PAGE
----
My uncle, or “Uncle Father” as the nieces and nephews knew him, remained influential in the growth of Holy Trinity Parish and was the principal celebrant at my First Eucharist. My cousins and I spent many a holiday at his residence in New Jersey, where he served as Bishop of Camden. School mates often asked me if wanted to be a priest like my uncle. While I thought about it, in my heart of hearts I knew that I was meant to be a husband and father. My wife and I have been married for 38 years and we have 4 adult children and a granddaughter. All that time with priests, though, did influence my own ministry. At the minimum age required, I completed training as an altar server. The church had just changed over to using English for Mass and I remember having laminated cards in both Latin and English. Around the time I wore my first cassock and surplice, Uncle Father was taken from us. At only 10 years old, I was devastated. Not until I was much older, did I fully appreciate the number of lives he touched. While several of us have little mementos of our time with him, I have an item that surely must be shared with another priest.

Fr. Joe, I want to entrust you with his chalice. I know that many of the ordered priests are limited in what they own themselves, but I hope your superiors will honor my wishes. My father went to St. Bonaventure University and held the Franciscans in high regard. Our desire was to have it to go to a Passionist or Franciscan, but with Fr. Chris wearing the brown it was a simple choice. I pray that God continues to bless you in your ministry and keeps you in good health. Our only request is that from time to time, you remember the entire Damiano family in your mass intentions. I know they all will be glad to know that a part of our history lives on with you.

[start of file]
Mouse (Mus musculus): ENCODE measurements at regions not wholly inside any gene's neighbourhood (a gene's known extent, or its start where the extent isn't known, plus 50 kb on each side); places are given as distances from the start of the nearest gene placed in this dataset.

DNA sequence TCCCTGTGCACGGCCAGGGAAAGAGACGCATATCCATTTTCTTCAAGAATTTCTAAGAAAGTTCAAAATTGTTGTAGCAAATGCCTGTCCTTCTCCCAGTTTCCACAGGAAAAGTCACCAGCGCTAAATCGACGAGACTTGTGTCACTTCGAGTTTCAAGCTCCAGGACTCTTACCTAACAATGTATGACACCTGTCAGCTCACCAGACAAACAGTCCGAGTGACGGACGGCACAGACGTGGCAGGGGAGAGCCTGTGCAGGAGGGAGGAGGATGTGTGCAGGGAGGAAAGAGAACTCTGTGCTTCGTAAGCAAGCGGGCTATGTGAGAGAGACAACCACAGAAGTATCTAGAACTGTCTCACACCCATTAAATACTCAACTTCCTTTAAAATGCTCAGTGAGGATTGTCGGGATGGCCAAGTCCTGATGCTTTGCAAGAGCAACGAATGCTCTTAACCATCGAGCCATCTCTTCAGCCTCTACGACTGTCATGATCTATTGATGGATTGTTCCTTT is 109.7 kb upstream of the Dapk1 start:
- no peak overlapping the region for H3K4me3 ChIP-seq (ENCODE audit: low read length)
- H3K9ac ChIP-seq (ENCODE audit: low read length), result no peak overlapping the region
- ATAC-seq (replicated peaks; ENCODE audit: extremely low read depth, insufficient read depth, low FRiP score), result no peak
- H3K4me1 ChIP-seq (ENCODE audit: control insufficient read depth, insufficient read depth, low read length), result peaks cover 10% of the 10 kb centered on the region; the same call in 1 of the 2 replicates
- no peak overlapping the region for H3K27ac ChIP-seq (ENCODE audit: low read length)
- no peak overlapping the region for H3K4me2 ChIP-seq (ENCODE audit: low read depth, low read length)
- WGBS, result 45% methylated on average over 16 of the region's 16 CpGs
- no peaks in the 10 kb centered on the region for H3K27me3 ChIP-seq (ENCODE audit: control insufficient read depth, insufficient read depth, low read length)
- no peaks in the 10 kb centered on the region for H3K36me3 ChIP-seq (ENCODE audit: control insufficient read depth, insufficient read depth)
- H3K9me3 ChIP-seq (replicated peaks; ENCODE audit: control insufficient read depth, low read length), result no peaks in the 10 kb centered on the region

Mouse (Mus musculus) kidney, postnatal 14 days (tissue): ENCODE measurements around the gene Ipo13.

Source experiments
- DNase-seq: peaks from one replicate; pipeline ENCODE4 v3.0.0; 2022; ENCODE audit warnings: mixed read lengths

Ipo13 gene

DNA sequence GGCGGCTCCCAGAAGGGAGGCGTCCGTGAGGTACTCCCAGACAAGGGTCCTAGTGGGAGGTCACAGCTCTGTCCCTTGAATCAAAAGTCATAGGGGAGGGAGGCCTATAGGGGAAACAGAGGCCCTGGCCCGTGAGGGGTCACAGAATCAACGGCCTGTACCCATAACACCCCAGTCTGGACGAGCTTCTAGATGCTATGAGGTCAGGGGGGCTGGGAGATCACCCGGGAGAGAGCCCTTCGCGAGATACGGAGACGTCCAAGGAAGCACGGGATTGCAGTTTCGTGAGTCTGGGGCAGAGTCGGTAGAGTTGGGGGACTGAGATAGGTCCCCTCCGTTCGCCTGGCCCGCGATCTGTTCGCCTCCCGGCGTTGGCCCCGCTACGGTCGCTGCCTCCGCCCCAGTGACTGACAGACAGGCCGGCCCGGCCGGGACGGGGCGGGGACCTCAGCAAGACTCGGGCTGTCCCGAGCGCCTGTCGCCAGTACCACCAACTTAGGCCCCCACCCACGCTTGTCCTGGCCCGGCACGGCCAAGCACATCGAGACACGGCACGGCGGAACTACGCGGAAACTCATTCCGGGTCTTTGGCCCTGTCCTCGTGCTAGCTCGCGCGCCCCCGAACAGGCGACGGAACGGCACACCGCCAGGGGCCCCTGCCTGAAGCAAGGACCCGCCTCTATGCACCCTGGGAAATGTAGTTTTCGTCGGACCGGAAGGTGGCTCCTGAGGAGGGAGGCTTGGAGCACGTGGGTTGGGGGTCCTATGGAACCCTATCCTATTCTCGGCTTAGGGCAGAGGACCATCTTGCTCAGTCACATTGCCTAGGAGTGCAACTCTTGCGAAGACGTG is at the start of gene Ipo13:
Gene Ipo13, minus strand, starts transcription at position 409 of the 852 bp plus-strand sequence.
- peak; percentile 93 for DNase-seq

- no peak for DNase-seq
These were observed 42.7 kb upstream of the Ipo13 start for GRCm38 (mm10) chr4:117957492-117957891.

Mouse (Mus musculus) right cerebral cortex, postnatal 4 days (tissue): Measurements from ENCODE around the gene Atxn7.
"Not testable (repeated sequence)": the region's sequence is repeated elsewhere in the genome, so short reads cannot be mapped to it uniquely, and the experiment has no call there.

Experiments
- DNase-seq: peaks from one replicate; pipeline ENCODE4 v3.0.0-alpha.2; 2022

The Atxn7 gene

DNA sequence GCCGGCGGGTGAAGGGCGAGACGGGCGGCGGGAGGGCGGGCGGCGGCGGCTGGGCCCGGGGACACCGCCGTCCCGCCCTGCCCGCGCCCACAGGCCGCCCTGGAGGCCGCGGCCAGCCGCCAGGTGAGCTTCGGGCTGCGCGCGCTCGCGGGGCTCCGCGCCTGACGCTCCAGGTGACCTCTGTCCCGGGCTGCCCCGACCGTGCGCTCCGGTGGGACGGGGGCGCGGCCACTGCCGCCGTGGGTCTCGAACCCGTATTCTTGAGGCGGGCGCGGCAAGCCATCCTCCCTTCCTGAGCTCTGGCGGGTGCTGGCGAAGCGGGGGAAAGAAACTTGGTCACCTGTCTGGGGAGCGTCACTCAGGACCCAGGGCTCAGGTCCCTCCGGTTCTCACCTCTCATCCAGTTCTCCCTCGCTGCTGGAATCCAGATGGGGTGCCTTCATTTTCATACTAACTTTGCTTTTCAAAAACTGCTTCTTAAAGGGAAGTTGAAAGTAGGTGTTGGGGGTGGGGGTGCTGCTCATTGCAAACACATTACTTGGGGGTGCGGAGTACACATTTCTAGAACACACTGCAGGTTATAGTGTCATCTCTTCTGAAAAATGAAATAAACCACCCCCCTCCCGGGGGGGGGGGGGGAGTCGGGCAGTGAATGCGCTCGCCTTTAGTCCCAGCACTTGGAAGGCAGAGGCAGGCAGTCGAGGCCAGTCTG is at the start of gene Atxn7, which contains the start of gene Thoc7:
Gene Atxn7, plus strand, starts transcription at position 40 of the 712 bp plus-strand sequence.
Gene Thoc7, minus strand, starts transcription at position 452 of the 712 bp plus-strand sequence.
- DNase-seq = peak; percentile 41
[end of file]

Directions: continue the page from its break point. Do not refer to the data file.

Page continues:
Sincerely,

Mr. Celestino J. Damiano


 

Biography of Archbishop Celestine J. Damiano

 

The oldest of six children, Celestine Joseph Damiano was born in Dunkirk, New York, to Vito and Stella (née Zaccari) Damiano, who were Italian immigrants. Receiving his early education at public schools in Dunkirk, he studied at St. Michael's College in Toronto, Ontario, Canada, for two years before entering the Urban College of the Propaganda in Rome, where he studied philosophy and theology.

Damiano was ordained to the priesthood on December 21, 1935 in Rome. He then did pastoral work in the Diocese of Buffalo until 1947, when he became an official of the Congregation for the Propagation of the Faith in Rome. During his time at the Propagation of the Faith, he also served as an associate observer of the Vatican to the United Nations Food and Agriculture Organization (FAO).